After the funeral and memorial service, you may be wondering what to do with the cremains of your loved one. An ash-scattering ceremony is one way to honor their memory and return them to a place that they loved in life. The following can help you plan the details.
Choose a location
The location you choose should be one that was important to your loved one or significant in some way. It could be a favorite walking spot, the place where they were married, or anywhere else with a strong tie. You must also consider accessibility. For example, if your loved one enjoyed mountain climbing, it may be difficult for participants to access a favorite mountain top. Instead, you may want to consider a more accessible location or invest in an air scattering by plane.
Research any restrictions
There is no single set of legal requirements that covers ash scattering, instead you will have to check for local laws from the state and county, along with any rules required by agencies with jurisdiction over the the area where you are considering to spread the ashes. For example, you may need a permit to scatter ashes in a national park, or you may need to be three nautical miles from shore for a memorial at sea. Make sure you know the rules and have everything arranged before announcing the memorial.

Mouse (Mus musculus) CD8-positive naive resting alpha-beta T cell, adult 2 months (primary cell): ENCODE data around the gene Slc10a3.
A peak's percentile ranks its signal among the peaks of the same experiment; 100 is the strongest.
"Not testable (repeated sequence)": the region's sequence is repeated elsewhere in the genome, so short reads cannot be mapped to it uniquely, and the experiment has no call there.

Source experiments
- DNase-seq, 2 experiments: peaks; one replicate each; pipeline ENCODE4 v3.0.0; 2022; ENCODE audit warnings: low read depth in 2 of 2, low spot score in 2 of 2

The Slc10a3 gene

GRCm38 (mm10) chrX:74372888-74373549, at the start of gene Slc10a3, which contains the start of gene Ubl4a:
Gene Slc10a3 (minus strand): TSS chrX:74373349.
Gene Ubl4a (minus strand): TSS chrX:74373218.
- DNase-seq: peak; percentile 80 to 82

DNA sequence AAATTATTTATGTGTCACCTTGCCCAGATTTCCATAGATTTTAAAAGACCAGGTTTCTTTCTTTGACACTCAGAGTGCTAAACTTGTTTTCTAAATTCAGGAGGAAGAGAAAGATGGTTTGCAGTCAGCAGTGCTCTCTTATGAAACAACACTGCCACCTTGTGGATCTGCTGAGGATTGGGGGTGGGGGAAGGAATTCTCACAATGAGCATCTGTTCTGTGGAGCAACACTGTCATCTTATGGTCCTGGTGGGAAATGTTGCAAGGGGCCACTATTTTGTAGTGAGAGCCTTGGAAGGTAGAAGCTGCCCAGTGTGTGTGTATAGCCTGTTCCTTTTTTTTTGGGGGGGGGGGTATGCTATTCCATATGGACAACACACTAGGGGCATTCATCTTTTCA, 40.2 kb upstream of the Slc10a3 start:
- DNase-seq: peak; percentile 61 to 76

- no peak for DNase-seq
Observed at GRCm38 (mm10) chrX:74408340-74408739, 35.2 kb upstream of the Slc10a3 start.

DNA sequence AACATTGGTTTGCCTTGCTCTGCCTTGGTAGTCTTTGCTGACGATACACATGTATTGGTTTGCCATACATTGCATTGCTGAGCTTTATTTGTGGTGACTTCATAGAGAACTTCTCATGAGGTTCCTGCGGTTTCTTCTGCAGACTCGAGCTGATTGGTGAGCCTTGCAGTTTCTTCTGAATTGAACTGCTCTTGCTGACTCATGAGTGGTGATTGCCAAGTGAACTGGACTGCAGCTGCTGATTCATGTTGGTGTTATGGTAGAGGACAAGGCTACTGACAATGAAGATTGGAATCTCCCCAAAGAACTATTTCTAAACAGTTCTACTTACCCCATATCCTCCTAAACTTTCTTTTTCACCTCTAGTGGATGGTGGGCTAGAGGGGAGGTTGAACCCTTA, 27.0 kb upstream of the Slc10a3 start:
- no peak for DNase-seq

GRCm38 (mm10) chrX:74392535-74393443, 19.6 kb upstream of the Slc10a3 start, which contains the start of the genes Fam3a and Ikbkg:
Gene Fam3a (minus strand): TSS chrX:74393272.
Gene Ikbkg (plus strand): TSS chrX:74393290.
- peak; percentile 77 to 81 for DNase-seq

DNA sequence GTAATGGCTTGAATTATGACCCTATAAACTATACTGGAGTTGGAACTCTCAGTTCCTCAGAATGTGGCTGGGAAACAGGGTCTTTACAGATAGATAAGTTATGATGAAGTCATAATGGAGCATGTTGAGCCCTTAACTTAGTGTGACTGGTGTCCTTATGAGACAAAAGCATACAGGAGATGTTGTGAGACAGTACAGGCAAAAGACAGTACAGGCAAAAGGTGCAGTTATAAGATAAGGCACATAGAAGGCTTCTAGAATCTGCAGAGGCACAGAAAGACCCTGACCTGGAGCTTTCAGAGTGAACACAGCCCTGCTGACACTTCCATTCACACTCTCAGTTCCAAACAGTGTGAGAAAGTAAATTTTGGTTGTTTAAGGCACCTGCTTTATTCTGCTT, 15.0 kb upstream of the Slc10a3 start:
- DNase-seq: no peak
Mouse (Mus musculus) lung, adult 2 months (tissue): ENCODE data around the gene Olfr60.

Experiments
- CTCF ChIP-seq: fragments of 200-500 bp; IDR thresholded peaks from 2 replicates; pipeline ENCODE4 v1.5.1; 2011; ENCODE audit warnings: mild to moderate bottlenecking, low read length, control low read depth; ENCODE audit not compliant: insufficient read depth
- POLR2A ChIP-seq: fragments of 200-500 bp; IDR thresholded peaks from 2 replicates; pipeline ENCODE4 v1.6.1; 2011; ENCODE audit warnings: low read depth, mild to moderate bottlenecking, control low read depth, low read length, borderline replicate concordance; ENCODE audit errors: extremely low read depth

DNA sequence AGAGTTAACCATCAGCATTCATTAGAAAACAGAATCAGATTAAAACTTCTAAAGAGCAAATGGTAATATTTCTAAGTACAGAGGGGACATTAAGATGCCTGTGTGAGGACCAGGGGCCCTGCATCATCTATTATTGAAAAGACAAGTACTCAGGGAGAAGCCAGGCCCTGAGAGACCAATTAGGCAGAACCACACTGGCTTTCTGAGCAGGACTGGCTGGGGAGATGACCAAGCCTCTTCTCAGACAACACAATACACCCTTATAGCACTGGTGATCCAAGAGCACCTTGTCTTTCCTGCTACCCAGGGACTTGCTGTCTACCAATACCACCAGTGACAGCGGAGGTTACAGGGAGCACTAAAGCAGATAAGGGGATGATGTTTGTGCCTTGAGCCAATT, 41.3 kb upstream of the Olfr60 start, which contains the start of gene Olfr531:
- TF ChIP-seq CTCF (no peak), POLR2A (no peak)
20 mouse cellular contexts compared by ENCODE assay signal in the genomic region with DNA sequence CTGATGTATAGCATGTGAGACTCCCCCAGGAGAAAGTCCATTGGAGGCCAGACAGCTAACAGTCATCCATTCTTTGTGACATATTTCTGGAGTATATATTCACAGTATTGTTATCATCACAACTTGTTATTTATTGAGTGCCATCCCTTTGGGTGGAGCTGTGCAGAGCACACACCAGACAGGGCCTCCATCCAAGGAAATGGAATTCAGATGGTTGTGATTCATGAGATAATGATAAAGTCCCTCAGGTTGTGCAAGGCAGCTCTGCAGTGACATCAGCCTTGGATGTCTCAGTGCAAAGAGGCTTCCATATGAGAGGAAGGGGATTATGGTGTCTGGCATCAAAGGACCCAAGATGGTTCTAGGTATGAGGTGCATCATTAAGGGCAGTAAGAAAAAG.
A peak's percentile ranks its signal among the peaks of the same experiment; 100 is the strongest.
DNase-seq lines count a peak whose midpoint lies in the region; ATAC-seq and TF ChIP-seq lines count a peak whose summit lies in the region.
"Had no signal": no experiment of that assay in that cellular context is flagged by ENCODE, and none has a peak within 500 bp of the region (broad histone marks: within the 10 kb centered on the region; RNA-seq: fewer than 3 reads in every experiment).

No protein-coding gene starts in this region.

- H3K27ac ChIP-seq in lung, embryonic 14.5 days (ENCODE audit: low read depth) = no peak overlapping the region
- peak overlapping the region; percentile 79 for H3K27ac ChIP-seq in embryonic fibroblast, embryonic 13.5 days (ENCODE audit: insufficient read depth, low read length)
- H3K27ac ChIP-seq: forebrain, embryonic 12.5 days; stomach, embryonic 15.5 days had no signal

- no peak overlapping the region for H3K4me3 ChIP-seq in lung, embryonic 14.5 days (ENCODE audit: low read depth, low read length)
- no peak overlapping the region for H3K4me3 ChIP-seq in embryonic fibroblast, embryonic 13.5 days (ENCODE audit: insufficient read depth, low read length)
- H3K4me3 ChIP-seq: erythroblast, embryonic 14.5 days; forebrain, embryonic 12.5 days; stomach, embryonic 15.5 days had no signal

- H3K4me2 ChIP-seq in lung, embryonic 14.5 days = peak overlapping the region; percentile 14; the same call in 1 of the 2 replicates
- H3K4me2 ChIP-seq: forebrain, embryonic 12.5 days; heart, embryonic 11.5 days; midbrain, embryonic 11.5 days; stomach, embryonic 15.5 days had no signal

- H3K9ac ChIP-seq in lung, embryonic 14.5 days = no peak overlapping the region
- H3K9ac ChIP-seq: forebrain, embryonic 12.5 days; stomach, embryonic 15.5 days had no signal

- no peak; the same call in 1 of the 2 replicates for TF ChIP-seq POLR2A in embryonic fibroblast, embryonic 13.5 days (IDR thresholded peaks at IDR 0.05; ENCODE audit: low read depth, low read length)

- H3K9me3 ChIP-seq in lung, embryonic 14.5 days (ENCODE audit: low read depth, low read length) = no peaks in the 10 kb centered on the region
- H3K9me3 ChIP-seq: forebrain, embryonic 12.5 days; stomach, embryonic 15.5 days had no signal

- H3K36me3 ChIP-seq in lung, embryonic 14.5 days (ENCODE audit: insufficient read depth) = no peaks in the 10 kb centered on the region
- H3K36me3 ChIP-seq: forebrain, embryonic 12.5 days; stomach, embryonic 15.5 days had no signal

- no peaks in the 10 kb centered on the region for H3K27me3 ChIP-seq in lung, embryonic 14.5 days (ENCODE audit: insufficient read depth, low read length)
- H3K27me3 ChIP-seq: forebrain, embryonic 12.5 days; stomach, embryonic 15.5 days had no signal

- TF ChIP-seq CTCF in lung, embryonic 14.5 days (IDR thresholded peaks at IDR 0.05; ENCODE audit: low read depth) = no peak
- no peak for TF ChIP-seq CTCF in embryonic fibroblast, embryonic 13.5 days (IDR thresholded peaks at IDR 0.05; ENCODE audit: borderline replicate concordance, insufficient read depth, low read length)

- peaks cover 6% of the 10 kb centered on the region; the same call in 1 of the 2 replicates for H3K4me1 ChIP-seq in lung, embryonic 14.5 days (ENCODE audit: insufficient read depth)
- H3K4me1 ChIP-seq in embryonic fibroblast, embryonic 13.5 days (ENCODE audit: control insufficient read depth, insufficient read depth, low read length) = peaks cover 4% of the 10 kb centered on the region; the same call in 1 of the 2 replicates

Put together the guest list
Ash scattering ceremonies often have smaller guest lists than the memorial service. It may just be a few close family members and friends participating. Make sure the guest list for the ceremony can all handle the trip to the scattering location, especially if it is off the beaten track.
Make travel arrangements
Travel arrangements may need to be made, depending on the location. This may include chartering a boat for a burial at sea or renting a plane or helicopter to take you to a back country location. Make sure the transportation option you choose can handle a party of your size.
Plan the program
Now that the details are in place, arrange a simple program. If you want to speak or to have others give speeches, you will need to let everyone know so they can prepare. One idea is to to start off with a song, a poem, or a prayer. Then, have everyone share a few words about the dearly departed before tossing the ashes to the wind. You can then finish with further songs or prayer, as you see fit. Unlike a full memorial service, the scattering ceremony can be short and simple.
If you'd like more information about cremation or other funeral services, contact Taylor Funeral Home.